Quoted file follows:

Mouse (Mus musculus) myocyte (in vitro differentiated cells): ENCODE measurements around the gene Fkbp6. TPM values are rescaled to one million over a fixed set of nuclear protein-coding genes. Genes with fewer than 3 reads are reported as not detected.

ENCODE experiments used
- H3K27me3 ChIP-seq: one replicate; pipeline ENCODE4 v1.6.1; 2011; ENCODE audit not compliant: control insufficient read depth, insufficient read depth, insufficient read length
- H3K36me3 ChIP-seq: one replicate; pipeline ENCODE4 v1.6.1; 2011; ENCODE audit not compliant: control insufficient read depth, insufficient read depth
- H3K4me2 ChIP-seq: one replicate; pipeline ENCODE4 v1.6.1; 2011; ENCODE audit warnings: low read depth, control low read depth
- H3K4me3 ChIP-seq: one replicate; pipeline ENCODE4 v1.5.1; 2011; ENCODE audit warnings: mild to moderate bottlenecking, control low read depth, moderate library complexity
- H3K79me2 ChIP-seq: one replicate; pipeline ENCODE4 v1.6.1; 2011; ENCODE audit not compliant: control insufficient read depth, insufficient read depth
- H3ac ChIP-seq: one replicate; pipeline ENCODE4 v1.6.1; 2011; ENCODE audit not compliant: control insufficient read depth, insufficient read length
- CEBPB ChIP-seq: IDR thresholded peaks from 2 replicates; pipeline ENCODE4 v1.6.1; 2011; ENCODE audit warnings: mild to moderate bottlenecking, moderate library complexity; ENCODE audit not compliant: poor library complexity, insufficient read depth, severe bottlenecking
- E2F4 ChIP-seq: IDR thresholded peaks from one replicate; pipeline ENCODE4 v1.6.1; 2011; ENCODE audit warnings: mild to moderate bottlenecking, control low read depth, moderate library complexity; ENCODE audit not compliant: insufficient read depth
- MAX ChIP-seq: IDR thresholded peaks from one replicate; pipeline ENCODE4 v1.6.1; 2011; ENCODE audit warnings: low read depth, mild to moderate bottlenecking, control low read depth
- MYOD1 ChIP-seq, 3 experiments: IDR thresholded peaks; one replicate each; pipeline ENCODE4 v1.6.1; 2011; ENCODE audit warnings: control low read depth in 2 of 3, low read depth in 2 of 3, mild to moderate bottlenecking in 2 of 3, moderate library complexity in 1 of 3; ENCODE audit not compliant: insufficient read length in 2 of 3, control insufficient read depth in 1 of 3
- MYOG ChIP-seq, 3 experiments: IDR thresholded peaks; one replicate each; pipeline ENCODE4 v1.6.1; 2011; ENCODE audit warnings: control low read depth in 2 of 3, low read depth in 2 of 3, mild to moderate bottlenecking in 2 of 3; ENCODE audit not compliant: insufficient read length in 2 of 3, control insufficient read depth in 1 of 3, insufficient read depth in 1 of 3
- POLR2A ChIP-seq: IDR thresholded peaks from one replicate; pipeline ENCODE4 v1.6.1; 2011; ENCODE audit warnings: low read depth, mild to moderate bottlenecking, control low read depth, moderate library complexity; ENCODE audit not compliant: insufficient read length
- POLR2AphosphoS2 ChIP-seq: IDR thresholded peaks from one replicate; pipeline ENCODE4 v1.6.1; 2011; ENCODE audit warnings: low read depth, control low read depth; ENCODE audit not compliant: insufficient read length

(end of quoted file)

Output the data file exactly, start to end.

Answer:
Mouse (Mus musculus) myocyte (in vitro differentiated cells): ENCODE measurements around the gene Fkbp6. TPM values are rescaled to one million over a fixed set of nuclear protein-coding genes. Genes with fewer than 3 reads are reported as not detected.

ENCODE experiments used
- H3K27me3 ChIP-seq: one replicate; pipeline ENCODE4 v1.6.1; 2011; ENCODE audit not compliant: control insufficient read depth, insufficient read depth, insufficient read length
- H3K36me3 ChIP-seq: one replicate; pipeline ENCODE4 v1.6.1; 2011; ENCODE audit not compliant: control insufficient read depth, insufficient read depth
- H3K4me2 ChIP-seq: one replicate; pipeline ENCODE4 v1.6.1; 2011; ENCODE audit warnings: low read depth, control low read depth
- H3K4me3 ChIP-seq: one replicate; pipeline ENCODE4 v1.5.1; 2011; ENCODE audit warnings: mild to moderate bottlenecking, control low read depth, moderate library complexity
- H3K79me2 ChIP-seq: one replicate; pipeline ENCODE4 v1.6.1; 2011; ENCODE audit not compliant: control insufficient read depth, insufficient read depth
- H3ac ChIP-seq: one replicate; pipeline ENCODE4 v1.6.1; 2011; ENCODE audit not compliant: control insufficient read depth, insufficient read length
- CEBPB ChIP-seq: IDR thresholded peaks from 2 replicates; pipeline ENCODE4 v1.6.1; 2011; ENCODE audit warnings: mild to moderate bottlenecking, moderate library complexity; ENCODE audit not compliant: poor library complexity, insufficient read depth, severe bottlenecking
- E2F4 ChIP-seq: IDR thresholded peaks from one replicate; pipeline ENCODE4 v1.6.1; 2011; ENCODE audit warnings: mild to moderate bottlenecking, control low read depth, moderate library complexity; ENCODE audit not compliant: insufficient read depth
- MAX ChIP-seq: IDR thresholded peaks from one replicate; pipeline ENCODE4 v1.6.1; 2011; ENCODE audit warnings: low read depth, mild to moderate bottlenecking, control low read depth
- MYOD1 ChIP-seq, 3 experiments: IDR thresholded peaks; one replicate each; pipeline ENCODE4 v1.6.1; 2011; ENCODE audit warnings: control low read depth in 2 of 3, low read depth in 2 of 3, mild to moderate bottlenecking in 2 of 3, moderate library complexity in 1 of 3; ENCODE audit not compliant: insufficient read length in 2 of 3, control insufficient read depth in 1 of 3
- MYOG ChIP-seq, 3 experiments: IDR thresholded peaks; one replicate each; pipeline ENCODE4 v1.6.1; 2011; ENCODE audit warnings: control low read depth in 2 of 3, low read depth in 2 of 3, mild to moderate bottlenecking in 2 of 3; ENCODE audit not compliant: insufficient read length in 2 of 3, control insufficient read depth in 1 of 3, insufficient read depth in 1 of 3
- POLR2A ChIP-seq: IDR thresholded peaks from one replicate; pipeline ENCODE4 v1.6.1; 2011; ENCODE audit warnings: low read depth, mild to moderate bottlenecking, control low read depth, moderate library complexity; ENCODE audit not compliant: insufficient read length
- POLR2AphosphoS2 ChIP-seq: IDR thresholded peaks from one replicate; pipeline ENCODE4 v1.6.1; 2011; ENCODE audit warnings: low read depth, control low read depth; ENCODE audit not compliant: insufficient read length